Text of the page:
Xi Jinping's rule increases press restrictions in China

New York Times journalist claims media professionals in China face increasingly severe conditions

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Chinese leader Xi Jinping 

Chinese leader Xi Jinping  (AP photo)

TAIPEI (Taiwan News) — A New York Times journalist who covered events in China for seven years until his recent expulsion has spoken of the deteriorating media environment in the country under the rule of Xi Jinping (習近平).

Paul Mozur (孟寶勒), a technology correspondent who previously worked for the Wall Street Journal, revealed the erosions of press freedom he experienced in China. “Compared to Xi, the days under his predecessor Hu Jintao (胡錦濤) were arguably a golden era,” he said at an online symposium on Wednesday (June 3), held by the U.S.-Asia Law Institute of New York University School of Law, reported Radio Free Asia.

Journalists based in China used not to have as many restrictions as they do now, Mozur lamented, saying he was able to reach a number of prominent figures and politicians back then. Things have changed dramatically since Xi took over the reins from Hu, who ruled between 2002 and 2012.

When he returned to China about three years ago, the sight of the omnipresent CCTV cameras was unnerving, and it was not long before he noticed that he was being constantly followed by plainclothes police officers. He also reported an apartment break-in, which he said was evidence that he had been under surveillance by the Beijing authorities.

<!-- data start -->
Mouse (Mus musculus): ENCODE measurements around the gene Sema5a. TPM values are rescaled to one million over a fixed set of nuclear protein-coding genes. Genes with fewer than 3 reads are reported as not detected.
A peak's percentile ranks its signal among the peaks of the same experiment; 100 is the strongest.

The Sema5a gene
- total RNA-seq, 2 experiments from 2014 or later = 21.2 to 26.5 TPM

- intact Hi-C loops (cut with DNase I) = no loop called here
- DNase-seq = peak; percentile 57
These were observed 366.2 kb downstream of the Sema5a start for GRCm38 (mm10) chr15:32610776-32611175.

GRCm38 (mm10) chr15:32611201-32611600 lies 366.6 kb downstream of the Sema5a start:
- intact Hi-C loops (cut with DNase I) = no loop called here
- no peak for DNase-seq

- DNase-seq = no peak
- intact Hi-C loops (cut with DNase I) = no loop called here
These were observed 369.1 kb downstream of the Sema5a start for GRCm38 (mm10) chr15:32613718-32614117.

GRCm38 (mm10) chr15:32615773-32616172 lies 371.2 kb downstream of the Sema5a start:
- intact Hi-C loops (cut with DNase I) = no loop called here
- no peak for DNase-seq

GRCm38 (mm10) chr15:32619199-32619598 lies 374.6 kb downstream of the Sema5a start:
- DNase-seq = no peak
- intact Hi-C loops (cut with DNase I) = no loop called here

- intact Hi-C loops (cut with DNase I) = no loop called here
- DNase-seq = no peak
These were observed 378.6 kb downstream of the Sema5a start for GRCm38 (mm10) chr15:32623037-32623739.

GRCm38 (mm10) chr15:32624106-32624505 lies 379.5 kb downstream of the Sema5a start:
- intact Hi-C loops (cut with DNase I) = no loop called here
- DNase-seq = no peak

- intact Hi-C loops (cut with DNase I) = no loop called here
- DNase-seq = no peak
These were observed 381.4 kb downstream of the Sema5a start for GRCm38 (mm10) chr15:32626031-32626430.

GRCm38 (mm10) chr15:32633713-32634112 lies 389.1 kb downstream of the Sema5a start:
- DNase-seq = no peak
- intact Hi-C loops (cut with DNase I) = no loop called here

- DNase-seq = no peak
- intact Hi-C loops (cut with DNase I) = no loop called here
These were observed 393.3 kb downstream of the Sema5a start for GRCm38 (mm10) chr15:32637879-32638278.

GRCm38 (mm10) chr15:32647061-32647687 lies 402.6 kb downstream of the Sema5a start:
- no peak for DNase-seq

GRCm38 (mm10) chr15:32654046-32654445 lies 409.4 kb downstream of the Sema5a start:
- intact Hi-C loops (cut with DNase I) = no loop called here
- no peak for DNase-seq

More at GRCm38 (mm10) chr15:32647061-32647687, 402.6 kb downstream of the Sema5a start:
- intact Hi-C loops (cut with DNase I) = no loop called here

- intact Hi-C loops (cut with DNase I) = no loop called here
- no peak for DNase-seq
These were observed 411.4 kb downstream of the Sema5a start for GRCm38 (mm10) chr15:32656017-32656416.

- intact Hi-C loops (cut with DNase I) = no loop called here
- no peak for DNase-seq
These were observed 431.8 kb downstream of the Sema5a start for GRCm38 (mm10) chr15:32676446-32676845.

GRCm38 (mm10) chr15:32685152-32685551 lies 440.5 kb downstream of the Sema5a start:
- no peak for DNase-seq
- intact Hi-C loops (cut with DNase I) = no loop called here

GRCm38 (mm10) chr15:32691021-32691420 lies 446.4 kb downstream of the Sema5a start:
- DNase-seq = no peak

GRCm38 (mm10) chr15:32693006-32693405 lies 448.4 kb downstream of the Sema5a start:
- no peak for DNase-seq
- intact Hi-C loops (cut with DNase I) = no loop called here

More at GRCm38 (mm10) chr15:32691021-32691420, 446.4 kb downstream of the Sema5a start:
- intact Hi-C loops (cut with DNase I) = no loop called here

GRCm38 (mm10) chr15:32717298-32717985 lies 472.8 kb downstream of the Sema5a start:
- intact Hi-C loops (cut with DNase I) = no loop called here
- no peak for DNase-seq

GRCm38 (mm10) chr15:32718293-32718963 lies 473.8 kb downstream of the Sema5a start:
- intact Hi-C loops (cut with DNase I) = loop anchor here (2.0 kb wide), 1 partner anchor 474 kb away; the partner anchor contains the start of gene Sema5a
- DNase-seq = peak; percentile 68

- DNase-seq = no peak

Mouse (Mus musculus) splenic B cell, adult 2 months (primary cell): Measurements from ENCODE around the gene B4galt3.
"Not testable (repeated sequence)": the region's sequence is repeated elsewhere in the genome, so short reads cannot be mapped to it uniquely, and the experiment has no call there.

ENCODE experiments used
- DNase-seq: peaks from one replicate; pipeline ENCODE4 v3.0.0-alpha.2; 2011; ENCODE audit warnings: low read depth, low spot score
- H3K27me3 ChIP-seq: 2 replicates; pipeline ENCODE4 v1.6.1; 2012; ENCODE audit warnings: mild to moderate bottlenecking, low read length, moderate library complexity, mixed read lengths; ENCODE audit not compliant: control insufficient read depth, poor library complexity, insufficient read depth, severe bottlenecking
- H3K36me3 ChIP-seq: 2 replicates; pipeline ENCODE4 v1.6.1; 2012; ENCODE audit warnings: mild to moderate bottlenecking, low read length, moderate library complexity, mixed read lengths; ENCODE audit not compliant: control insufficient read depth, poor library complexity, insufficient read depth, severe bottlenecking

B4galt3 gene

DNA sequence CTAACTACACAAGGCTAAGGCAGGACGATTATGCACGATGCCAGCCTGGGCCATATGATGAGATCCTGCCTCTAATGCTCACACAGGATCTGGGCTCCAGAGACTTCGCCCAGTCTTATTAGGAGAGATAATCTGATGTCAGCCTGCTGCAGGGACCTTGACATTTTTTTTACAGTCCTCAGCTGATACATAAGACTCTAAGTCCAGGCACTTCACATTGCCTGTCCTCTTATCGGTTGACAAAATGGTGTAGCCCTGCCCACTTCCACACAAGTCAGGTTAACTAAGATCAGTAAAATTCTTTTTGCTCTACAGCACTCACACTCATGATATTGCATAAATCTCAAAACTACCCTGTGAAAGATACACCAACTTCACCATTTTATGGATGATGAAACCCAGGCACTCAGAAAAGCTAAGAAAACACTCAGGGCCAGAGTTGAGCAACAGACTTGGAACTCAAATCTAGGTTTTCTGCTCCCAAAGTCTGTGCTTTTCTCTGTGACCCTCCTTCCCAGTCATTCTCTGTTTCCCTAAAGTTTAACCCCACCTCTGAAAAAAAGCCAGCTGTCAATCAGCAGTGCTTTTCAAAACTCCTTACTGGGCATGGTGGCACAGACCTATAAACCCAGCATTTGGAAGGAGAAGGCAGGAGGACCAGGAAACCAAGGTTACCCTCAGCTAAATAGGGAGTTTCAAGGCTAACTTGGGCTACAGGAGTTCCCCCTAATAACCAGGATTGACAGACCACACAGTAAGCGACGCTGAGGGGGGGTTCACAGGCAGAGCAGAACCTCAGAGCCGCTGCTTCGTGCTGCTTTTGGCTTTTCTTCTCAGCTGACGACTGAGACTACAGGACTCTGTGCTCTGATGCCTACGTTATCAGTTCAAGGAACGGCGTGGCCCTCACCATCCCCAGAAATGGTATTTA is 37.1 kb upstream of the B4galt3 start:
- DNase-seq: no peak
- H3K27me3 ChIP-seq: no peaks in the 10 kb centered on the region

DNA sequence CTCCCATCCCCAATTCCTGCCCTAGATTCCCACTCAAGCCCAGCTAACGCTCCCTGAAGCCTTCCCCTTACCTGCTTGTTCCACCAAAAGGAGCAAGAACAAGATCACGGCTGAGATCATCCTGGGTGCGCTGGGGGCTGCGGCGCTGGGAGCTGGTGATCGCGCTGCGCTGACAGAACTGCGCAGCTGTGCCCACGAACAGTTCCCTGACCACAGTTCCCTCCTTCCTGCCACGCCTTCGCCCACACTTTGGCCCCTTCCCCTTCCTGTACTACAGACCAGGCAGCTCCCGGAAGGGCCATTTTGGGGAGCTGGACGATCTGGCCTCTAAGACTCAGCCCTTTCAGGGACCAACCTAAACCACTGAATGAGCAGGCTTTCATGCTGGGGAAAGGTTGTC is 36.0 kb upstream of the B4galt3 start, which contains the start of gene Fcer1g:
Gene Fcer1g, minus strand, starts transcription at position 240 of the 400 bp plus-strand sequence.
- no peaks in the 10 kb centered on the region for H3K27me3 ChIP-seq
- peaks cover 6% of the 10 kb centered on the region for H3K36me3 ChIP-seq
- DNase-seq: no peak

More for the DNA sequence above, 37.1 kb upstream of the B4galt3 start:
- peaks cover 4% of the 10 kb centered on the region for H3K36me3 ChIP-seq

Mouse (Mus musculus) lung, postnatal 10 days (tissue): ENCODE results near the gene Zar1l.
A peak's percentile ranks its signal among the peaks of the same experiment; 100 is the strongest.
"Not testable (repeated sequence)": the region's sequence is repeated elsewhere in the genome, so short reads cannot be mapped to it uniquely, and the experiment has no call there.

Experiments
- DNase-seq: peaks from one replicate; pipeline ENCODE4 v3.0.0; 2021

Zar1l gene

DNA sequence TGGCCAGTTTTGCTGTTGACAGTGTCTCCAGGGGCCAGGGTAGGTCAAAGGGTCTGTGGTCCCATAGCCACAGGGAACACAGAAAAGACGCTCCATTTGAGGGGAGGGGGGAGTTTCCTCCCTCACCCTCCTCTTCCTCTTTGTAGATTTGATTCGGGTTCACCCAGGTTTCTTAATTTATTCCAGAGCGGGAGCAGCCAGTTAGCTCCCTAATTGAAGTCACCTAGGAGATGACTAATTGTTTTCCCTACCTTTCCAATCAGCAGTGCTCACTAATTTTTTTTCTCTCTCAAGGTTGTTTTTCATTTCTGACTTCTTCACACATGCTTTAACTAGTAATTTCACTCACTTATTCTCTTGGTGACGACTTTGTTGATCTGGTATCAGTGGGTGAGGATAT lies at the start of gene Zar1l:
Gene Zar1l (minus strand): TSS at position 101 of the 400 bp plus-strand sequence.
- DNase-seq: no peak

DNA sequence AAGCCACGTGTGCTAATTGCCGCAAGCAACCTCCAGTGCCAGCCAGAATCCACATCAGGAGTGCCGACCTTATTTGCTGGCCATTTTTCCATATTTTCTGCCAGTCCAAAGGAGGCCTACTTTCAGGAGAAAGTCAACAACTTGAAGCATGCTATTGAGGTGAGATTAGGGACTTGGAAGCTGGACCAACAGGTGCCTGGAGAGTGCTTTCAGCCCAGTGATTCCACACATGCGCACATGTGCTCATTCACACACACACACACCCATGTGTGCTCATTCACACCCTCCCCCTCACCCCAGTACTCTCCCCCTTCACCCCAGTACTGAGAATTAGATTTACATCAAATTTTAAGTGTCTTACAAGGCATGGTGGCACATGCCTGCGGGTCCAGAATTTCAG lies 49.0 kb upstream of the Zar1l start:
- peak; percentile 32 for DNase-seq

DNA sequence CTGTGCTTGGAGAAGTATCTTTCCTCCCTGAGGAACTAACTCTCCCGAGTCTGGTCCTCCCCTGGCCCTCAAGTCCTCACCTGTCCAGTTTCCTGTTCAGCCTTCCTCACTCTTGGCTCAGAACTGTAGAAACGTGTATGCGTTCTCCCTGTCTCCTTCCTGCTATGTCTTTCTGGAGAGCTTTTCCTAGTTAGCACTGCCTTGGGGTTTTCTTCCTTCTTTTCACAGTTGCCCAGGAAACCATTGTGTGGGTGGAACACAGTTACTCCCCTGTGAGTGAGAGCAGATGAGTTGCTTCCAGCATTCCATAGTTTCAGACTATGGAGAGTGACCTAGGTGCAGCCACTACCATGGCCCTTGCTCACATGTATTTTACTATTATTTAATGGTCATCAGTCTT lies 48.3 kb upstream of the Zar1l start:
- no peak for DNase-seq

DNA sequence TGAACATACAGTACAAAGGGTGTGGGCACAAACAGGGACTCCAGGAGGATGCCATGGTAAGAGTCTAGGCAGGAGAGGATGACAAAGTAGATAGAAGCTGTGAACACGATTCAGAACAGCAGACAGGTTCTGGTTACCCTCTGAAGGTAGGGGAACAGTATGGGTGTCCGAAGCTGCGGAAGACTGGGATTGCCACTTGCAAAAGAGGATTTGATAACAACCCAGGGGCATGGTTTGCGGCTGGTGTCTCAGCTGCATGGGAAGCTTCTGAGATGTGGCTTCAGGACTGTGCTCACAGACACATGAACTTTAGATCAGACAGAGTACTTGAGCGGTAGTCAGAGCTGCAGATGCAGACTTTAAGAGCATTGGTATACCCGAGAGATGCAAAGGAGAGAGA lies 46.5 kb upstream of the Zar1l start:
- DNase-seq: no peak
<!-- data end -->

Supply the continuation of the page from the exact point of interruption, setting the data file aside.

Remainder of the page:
His woes were shared by Josh Chin (李肇華), the Wall Street Journal's deputy China bureau chief, who also attended the symposium. According to Chin, freedom of speech is dead in China under Xi. “Now I get nine out of 10 replies rejecting interviews when I call to request for a comment from an expert,” he said, a distinct break from the past when professional comments could be more easily obtained.

Beijing revoked the credentials of American journalists at three major US media outlets — New York Times, Washington Post, and Wall Street Journal — in March, which effectively expelled them from China, in a tit-for-tat for the U.S. move to classify Chinese state media as foreign missions engaged in propaganda campaigns in February.

The measure prompted the New York Times to reassign some of its staff members to Taiwan, while the Washington Post and Wall Street Journal have also reportedly contacted the authorities on the matter.